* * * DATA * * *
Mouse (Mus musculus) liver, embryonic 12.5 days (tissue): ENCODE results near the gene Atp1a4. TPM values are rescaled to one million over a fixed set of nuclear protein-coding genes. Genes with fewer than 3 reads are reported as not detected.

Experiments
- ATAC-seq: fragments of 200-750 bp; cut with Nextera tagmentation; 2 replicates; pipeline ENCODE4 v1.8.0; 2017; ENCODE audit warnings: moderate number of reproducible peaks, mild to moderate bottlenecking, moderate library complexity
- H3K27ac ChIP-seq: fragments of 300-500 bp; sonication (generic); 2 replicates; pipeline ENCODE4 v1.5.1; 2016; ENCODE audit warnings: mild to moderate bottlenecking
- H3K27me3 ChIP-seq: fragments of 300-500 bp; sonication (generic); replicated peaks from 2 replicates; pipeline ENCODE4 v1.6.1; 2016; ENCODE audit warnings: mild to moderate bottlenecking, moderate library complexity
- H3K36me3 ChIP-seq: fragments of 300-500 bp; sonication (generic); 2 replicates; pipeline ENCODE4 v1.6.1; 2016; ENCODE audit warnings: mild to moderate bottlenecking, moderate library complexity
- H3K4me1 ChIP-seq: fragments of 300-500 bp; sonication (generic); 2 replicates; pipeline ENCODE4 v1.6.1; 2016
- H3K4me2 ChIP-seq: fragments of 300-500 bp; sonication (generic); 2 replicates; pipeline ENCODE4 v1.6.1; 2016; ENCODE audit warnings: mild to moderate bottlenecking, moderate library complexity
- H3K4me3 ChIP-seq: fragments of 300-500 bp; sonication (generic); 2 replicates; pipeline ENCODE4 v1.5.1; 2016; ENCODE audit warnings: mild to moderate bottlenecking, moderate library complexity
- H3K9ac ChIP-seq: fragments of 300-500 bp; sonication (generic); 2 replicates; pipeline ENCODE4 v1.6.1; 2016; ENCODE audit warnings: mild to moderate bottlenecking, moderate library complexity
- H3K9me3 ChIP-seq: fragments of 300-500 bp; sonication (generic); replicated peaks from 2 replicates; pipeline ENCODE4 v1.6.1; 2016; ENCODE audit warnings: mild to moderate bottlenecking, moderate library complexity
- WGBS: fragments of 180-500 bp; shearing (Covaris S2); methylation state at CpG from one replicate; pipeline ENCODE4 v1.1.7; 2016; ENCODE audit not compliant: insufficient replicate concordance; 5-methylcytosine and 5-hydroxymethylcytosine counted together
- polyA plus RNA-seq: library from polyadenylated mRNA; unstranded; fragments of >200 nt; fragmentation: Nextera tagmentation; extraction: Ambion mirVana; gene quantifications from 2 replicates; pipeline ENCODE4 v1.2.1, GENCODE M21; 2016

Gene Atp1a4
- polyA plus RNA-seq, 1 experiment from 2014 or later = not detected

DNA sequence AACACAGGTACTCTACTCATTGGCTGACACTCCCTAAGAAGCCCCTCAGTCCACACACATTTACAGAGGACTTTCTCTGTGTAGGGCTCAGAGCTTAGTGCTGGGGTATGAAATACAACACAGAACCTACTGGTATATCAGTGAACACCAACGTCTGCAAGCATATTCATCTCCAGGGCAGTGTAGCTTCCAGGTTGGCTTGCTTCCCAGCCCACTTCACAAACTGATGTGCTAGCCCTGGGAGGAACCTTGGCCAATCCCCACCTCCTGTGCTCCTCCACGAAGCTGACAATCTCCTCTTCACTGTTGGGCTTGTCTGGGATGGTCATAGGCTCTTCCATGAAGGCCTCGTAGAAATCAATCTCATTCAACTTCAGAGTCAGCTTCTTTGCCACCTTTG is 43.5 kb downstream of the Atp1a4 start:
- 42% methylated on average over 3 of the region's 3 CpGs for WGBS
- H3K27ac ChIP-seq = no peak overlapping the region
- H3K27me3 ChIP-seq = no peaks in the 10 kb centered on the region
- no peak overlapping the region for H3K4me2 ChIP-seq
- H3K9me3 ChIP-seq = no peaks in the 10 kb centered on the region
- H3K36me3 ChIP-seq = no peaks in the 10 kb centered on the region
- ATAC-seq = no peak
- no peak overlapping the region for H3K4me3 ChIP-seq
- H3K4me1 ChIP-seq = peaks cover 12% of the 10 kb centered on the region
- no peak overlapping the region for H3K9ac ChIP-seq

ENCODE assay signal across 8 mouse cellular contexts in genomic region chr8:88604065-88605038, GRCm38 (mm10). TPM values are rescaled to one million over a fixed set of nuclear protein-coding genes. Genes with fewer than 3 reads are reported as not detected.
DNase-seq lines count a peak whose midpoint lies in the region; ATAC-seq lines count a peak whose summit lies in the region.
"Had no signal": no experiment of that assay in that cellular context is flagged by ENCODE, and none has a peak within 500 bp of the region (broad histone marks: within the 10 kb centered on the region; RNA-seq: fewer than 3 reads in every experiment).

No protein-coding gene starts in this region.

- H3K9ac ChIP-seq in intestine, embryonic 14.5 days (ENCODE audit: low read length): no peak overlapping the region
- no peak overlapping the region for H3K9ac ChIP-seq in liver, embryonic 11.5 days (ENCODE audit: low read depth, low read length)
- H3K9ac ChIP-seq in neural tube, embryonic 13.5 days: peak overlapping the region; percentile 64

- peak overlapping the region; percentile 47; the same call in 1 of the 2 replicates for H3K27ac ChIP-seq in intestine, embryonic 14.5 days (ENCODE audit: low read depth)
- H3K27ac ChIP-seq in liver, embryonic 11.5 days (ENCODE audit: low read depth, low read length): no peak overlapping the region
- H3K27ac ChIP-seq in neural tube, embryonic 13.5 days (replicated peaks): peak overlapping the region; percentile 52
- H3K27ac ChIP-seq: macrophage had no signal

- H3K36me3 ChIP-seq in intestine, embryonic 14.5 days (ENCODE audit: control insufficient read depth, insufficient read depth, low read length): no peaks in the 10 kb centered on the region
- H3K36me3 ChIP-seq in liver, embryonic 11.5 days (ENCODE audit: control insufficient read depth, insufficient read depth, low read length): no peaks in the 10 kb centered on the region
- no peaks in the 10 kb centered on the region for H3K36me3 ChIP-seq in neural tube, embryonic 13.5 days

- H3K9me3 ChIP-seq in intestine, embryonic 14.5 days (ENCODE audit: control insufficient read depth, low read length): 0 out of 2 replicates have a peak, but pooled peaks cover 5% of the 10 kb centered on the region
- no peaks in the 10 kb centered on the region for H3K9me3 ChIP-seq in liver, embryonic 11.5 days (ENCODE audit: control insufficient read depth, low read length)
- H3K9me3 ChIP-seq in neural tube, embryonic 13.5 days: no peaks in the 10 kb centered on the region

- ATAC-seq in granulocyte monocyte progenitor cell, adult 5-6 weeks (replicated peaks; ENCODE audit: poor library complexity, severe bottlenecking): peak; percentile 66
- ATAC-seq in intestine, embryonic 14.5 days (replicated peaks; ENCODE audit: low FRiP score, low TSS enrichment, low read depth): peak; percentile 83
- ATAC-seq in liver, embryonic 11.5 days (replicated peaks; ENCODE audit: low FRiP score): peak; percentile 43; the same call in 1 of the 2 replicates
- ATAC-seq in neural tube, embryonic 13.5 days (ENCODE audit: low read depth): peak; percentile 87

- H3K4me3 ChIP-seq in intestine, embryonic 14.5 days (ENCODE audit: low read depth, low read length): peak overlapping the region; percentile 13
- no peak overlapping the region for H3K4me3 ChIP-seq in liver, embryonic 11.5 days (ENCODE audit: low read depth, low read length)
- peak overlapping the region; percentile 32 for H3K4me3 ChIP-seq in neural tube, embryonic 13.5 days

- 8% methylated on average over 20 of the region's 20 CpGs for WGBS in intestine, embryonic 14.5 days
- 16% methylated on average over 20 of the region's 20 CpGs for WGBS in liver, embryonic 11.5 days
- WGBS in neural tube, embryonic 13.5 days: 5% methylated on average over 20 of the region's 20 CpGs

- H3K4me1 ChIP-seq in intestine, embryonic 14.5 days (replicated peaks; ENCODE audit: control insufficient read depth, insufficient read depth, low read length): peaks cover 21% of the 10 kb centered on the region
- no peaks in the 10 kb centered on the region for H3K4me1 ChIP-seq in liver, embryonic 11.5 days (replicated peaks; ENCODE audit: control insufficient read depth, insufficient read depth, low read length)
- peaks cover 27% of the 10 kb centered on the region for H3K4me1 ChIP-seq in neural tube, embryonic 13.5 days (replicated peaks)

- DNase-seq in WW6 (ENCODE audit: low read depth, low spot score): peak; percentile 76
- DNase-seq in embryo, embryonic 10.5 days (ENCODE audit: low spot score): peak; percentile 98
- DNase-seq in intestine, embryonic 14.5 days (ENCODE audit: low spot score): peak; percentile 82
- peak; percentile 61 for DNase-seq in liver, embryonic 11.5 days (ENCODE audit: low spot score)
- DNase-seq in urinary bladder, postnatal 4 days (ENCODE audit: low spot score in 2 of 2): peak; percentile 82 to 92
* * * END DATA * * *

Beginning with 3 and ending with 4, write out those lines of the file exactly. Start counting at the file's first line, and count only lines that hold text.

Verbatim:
- ATAC-seq: fragments of 200-750 bp; cut with Nextera tagmentation; 2 replicates; pipeline ENCODE4 v1.8.0; 2017; ENCODE audit warnings: moderate number of reproducible peaks, mild to moderate bottlenecking, moderate library complexity
- H3K27ac ChIP-seq: fragments of 300-500 bp; sonication (generic); 2 replicates; pipeline ENCODE4 v1.5.1; 2016; ENCODE audit warnings: mild to moderate bottlenecking